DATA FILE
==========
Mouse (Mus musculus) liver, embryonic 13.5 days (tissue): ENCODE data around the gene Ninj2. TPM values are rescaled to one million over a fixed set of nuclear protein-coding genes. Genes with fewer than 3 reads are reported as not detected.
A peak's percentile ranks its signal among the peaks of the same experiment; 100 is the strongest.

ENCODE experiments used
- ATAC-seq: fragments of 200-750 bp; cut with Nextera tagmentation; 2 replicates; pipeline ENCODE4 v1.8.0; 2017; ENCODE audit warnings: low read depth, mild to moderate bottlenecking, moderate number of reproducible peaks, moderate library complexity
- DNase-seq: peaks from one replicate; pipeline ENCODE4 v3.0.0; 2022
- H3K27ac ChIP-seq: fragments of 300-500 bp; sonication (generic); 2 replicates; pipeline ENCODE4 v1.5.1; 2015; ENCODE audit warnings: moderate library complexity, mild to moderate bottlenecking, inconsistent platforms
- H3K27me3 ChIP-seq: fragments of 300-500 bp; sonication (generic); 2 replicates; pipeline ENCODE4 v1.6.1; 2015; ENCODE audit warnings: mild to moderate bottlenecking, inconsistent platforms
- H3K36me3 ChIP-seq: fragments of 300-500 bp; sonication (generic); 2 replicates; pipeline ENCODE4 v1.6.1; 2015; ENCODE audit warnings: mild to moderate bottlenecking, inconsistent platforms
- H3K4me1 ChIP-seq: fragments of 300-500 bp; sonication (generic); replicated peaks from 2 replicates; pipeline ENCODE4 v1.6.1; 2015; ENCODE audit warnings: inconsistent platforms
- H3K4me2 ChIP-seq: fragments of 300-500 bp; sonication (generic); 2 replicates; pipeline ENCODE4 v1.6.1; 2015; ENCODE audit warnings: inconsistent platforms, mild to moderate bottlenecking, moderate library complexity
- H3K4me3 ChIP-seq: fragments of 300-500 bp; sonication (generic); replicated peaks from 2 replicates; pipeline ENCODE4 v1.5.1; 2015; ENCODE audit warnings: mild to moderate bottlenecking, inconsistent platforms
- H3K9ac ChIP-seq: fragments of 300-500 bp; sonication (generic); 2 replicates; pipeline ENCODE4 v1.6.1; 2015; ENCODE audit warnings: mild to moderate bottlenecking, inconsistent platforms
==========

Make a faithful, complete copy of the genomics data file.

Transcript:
Mouse (Mus musculus) liver, embryonic 13.5 days (tissue): ENCODE data around the gene Ninj2. TPM values are rescaled to one million over a fixed set of nuclear protein-coding genes. Genes with fewer than 3 reads are reported as not detected.
A peak's percentile ranks its signal among the peaks of the same experiment; 100 is the strongest.

ENCODE experiments used
- ATAC-seq: fragments of 200-750 bp; cut with Nextera tagmentation; 2 replicates; pipeline ENCODE4 v1.8.0; 2017; ENCODE audit warnings: low read depth, mild to moderate bottlenecking, moderate number of reproducible peaks, moderate library complexity
- DNase-seq: peaks from one replicate; pipeline ENCODE4 v3.0.0; 2022
- H3K27ac ChIP-seq: fragments of 300-500 bp; sonication (generic); 2 replicates; pipeline ENCODE4 v1.5.1; 2015; ENCODE audit warnings: moderate library complexity, mild to moderate bottlenecking, inconsistent platforms
- H3K27me3 ChIP-seq: fragments of 300-500 bp; sonication (generic); 2 replicates; pipeline ENCODE4 v1.6.1; 2015; ENCODE audit warnings: mild to moderate bottlenecking, inconsistent platforms
- H3K36me3 ChIP-seq: fragments of 300-500 bp; sonication (generic); 2 replicates; pipeline ENCODE4 v1.6.1; 2015; ENCODE audit warnings: mild to moderate bottlenecking, inconsistent platforms
- H3K4me1 ChIP-seq: fragments of 300-500 bp; sonication (generic); replicated peaks from 2 replicates; pipeline ENCODE4 v1.6.1; 2015; ENCODE audit warnings: inconsistent platforms
- H3K4me2 ChIP-seq: fragments of 300-500 bp; sonication (generic); 2 replicates; pipeline ENCODE4 v1.6.1; 2015; ENCODE audit warnings: inconsistent platforms, mild to moderate bottlenecking, moderate library complexity
- H3K4me3 ChIP-seq: fragments of 300-500 bp; sonication (generic); replicated peaks from 2 replicates; pipeline ENCODE4 v1.5.1; 2015; ENCODE audit warnings: mild to moderate bottlenecking, inconsistent platforms
- H3K9ac ChIP-seq: fragments of 300-500 bp; sonication (generic); 2 replicates; pipeline ENCODE4 v1.6.1; 2015; ENCODE audit warnings: mild to moderate bottlenecking, inconsistent platforms